Workzone: Don't punch in influenza
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For the sake of argument, let's just say that your co-worker or your boss is really as indispensable to the well-being of the company as he seems to believe. We can even concede that the doors of (name here) Inc. open and close when his shadow hits them.
That is still no reason to go to work with influenza.
Especially not in this age when -- other than surgeons, plumbers and people with hands-on jobs like those -- many can telecommute.
Jim Lando, acting chief of the Office of Epidemiology and Biostatistics at the Allegheny County Health Department, said this year the flu is hitting hard with 340 confirmed cases in the county so far. He can't say if the incidents have peaked yet, because to determine that peak there has to be a valley, and there is no sign of that yet.
To add to the misery, there have also been huge outbreaks of norovirus, which is known more descriptively throughout the United Kingdom as "the winter vomiting bug."
Norovirus, Dr. Lando said, is highly contagious.
Whether it comes to the vomiting bug, the flu or even a bad cold, Dr. Lando said, "In general, we tell people [that] if they're sick, stay home."
He admits sometimes it is not that easy. Most companies grant a limited number of sick days, if any, and many people husband their days to use when their children are sick or when their elderly parents need care or even for mental health days. And many of those who aren't granted paid sick days literally cannot afford to get sick.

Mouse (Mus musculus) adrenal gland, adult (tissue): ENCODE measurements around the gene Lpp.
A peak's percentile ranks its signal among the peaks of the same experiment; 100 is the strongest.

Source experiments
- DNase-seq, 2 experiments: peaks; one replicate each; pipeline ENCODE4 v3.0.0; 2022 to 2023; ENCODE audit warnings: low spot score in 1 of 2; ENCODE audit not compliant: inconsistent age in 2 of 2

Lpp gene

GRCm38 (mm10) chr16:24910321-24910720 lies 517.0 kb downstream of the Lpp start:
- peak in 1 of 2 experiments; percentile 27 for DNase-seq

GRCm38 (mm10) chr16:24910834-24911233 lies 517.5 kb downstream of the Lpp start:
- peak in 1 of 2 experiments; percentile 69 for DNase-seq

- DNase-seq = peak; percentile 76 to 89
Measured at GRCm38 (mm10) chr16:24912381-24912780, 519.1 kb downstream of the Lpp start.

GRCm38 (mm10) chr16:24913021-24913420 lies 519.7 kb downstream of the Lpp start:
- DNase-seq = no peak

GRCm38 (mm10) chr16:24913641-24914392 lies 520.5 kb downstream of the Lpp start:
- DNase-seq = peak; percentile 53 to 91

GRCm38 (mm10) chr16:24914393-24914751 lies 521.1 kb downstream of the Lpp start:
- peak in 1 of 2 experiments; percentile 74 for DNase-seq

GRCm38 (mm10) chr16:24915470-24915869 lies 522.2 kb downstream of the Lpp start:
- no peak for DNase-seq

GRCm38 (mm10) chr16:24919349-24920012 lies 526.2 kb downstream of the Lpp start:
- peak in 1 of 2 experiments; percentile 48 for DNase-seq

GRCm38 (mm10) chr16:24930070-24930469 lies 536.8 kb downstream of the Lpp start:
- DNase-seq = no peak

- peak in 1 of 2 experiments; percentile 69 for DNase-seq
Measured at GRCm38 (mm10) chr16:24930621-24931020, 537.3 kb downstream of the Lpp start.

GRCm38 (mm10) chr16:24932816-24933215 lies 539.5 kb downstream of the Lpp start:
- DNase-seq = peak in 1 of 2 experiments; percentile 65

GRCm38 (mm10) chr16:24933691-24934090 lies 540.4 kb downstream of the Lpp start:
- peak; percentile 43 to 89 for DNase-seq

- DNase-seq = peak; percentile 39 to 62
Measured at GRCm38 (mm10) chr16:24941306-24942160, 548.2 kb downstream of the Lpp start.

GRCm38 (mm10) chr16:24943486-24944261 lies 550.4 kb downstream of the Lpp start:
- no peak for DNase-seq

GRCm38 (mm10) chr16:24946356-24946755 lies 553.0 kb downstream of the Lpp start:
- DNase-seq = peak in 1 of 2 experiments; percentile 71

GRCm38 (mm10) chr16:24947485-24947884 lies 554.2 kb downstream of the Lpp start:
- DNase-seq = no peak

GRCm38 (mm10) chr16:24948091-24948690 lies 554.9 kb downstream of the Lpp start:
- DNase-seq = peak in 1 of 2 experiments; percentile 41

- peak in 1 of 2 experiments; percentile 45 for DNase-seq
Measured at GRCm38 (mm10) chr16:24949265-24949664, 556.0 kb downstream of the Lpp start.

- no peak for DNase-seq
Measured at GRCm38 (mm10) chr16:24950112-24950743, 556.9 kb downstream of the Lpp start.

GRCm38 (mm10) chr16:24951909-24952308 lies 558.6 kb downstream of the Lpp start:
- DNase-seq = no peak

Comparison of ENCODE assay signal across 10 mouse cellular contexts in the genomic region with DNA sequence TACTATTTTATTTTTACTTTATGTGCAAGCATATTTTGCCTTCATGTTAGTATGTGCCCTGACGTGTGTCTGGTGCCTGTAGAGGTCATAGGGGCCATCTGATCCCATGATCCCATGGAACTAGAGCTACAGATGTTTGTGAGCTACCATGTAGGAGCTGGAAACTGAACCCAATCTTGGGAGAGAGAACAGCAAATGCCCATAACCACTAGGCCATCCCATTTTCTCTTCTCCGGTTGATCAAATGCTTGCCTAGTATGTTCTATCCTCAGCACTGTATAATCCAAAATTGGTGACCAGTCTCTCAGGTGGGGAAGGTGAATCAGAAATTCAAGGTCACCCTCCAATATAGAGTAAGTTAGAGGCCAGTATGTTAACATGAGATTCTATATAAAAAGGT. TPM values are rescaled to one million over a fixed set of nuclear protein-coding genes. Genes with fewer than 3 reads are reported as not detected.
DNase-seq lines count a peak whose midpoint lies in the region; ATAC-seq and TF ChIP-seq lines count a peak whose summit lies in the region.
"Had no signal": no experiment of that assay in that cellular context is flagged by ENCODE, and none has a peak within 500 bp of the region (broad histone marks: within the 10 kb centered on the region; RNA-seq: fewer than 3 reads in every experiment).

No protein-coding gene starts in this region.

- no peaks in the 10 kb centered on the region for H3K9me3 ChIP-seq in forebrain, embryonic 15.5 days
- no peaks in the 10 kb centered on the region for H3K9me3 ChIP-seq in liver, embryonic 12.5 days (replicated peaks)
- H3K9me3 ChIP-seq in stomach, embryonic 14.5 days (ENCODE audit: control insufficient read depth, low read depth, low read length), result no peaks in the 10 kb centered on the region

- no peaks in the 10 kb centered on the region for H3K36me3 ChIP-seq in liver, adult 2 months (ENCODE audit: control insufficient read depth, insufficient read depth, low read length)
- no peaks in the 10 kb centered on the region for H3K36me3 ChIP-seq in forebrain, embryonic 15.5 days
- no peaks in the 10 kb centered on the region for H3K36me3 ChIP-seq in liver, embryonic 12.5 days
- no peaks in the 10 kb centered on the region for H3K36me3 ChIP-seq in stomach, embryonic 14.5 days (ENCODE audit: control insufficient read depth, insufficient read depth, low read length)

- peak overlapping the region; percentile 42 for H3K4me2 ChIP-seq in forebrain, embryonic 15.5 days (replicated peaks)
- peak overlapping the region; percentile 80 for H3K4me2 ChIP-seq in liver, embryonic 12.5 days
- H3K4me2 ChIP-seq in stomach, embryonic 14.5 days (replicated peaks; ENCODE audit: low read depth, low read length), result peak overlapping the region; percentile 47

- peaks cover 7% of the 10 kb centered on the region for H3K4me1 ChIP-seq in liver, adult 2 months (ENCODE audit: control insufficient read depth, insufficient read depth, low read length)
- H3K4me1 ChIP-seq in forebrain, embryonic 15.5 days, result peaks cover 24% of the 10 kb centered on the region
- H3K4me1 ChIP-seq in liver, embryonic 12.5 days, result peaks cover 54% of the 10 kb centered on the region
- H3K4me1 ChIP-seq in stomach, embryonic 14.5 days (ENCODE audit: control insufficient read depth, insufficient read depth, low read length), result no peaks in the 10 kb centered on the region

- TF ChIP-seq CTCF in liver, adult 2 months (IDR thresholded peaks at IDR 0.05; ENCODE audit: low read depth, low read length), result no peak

There are also those who don't want to take days off in an economy that is fairly shaky.
"Most people think they are invaluable and worry if they are not invaluable, they might lose their jobs," Dr. Lando said.
Despite intentions, some of the illnesses going around this year can get severe enough to make it literally impossible to work. The high fevers, body aches and lethargy that accompany the flu, and the signature vomiting and diarrhea of the norovirus make working out of the question.
Still, there are people who have more mild versions, or force themselves to go to work, who spread these plagues like rats during the Dark Ages.
Dr. Lando said the only disinfectant that can kill viruses lurking on a table or door handle is bleach, and even then it has to stand awhile to kill the virus.
The best plan, he said, is to stay home and, if there is work to be done, do it by telephone or computer. Meetings can be handled by conference calls or via chat software with a webcam, which can then include the view of a participant's flannel pajamas and plaid robe.
There are the strategies to keeping employees well, such as frequent hand washing, limiting those handshakes that are so common in the business world and keeping surfaces clean.
Travelers Insurance's risk control team advises businesses to "purchase cleaning supplies to make sure the office is sterile," a tall order for most businesses.
So instead of sterilizing the office and wearing surgical masks and gloves, the best thing anyone can do to slow the spread of these noncomputer viruses is to just stay home.
First Published January 13, 2013 12:00 am